Scientists say the risk of Campylobacter infection should be considered by those keeping reptiles as companion animals.
Research published in the Veterinary Record (174:19) suggests pet reptiles could be potential reservoirs of Campylobacter fetus and C hyointestinalis – and therefore may be a source of human infection.
Scientists from the University of Padua, Italy, collected 109 cloacal swabs from captive reptiles during 2011.
Samples were taken from chelonians, lizards and snakes kept in a zoo and a further 67 animals from private households in northern Italy.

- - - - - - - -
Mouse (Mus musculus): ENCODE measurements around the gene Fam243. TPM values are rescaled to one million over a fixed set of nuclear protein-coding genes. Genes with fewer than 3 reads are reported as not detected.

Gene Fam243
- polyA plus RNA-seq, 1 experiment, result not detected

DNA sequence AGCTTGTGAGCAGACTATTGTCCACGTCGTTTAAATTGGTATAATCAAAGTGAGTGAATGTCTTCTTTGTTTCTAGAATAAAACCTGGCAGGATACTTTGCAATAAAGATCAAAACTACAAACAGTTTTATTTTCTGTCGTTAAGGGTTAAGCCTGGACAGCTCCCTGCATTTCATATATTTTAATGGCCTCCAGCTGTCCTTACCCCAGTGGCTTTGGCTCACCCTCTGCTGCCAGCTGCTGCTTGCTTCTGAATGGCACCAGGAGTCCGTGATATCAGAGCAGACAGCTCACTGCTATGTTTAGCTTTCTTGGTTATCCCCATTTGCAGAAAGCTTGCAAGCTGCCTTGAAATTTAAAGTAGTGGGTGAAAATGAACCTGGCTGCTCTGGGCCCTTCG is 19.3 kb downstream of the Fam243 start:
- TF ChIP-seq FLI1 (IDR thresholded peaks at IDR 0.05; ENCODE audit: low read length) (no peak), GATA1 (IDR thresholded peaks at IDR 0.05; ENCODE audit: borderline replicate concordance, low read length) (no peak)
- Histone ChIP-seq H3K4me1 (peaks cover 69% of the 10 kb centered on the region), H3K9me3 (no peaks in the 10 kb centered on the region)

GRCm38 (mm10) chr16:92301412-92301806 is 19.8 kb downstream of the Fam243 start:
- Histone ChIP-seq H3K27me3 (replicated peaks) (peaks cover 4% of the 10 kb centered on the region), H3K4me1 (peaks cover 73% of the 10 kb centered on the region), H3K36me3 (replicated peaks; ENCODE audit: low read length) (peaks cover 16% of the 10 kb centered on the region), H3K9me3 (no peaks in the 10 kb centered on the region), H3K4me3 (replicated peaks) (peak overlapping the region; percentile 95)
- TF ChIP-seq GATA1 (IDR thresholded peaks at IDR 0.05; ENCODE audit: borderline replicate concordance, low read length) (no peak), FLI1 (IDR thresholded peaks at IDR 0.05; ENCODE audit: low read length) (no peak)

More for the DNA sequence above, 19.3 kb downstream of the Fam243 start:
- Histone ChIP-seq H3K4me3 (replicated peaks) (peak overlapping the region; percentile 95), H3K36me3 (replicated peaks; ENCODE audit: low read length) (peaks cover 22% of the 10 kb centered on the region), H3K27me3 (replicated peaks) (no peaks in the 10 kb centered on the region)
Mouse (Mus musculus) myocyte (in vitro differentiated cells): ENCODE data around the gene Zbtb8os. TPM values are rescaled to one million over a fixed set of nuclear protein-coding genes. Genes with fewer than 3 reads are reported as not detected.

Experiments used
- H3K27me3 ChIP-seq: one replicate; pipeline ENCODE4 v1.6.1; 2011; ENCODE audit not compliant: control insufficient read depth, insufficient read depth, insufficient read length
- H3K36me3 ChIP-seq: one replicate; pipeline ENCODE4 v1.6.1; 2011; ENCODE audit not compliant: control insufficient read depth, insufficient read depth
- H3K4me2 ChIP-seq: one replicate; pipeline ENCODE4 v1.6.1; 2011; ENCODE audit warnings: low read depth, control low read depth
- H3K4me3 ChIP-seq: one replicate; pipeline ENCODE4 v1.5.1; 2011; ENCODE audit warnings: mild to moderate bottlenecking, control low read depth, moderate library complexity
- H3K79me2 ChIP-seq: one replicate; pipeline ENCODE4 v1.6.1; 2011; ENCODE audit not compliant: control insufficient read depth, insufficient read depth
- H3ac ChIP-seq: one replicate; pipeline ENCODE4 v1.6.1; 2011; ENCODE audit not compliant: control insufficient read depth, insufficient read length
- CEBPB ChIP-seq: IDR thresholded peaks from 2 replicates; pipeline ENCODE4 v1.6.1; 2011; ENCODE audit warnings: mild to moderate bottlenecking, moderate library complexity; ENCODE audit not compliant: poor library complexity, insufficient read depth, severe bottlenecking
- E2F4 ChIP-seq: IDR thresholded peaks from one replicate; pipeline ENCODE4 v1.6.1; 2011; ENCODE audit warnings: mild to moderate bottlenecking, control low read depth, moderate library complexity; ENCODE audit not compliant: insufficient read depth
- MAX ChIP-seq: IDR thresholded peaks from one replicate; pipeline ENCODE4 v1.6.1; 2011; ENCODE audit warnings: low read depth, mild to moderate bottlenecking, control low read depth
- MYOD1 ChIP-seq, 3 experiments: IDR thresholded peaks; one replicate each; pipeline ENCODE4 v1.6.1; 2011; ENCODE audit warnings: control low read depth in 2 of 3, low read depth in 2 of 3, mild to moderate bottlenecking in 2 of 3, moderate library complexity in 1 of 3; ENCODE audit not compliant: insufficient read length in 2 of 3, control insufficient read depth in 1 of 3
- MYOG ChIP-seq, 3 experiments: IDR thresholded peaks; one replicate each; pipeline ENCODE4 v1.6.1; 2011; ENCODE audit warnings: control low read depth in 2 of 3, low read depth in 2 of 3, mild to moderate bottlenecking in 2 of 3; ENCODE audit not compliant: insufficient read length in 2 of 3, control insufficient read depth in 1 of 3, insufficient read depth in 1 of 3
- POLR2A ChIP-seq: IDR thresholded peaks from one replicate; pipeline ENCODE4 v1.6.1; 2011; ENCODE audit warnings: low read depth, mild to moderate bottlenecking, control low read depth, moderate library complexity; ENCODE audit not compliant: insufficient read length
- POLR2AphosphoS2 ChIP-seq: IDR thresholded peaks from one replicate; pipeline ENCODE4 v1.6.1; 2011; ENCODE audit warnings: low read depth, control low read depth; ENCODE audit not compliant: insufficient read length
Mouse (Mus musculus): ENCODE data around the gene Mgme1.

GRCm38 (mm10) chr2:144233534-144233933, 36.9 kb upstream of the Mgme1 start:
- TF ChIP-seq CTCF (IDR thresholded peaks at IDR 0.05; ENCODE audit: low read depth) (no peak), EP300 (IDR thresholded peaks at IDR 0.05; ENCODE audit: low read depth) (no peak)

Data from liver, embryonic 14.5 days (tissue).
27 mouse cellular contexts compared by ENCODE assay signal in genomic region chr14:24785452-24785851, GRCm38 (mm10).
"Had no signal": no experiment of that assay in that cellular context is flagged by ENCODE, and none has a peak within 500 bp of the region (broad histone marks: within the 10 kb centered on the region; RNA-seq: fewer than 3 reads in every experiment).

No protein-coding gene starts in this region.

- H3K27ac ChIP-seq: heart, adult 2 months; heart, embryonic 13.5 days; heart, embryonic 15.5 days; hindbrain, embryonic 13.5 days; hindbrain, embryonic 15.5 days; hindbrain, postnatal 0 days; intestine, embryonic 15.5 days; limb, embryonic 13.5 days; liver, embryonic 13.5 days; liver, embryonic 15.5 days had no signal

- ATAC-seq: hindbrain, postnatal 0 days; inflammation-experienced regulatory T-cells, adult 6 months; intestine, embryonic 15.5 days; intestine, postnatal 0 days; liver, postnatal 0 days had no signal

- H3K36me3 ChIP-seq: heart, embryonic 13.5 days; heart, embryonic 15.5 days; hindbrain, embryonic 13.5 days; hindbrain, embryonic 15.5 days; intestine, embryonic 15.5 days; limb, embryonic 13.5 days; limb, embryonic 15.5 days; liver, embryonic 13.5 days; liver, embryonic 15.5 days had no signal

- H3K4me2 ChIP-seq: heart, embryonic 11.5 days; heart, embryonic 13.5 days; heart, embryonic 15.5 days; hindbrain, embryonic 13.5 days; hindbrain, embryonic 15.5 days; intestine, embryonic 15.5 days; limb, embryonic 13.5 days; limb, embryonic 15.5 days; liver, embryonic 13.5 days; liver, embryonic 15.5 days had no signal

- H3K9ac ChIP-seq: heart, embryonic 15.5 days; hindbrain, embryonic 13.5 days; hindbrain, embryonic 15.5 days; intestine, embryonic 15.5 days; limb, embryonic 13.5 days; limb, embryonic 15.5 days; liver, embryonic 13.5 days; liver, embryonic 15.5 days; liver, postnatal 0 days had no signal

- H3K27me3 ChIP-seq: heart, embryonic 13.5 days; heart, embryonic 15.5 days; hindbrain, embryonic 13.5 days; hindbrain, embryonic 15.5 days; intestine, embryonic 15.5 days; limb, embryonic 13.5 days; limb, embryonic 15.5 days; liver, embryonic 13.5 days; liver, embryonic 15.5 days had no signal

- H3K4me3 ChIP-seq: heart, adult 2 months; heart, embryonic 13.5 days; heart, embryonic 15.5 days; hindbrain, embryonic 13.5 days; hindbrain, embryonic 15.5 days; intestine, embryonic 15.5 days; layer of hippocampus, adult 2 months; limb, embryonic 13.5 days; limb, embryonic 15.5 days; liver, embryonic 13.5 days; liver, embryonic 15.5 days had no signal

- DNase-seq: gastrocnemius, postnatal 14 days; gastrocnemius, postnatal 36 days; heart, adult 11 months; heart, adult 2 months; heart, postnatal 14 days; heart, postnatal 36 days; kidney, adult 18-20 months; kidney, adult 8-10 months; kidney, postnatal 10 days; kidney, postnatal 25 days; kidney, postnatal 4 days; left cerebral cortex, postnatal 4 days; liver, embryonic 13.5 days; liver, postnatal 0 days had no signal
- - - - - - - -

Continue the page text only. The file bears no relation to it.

The research reported 7.3% of reptiles tested positive for the C fetus sub-species fetus, or C hyointestinalis sub-species hyointestinalis.
These species are known to be pathogenic to people, and C fetus is reported to cause gastroenteritis, septicaemia and disseminated infections. All snakes tested negative.
C hyointestinalis has been isolated from humans and animals and is known to cause gastroenteritis and septicaemia in humans.
Scientists say more research is needed to determine the distribution of the Campylobacter species, the rate of excretion in reptiles and the risk to humans.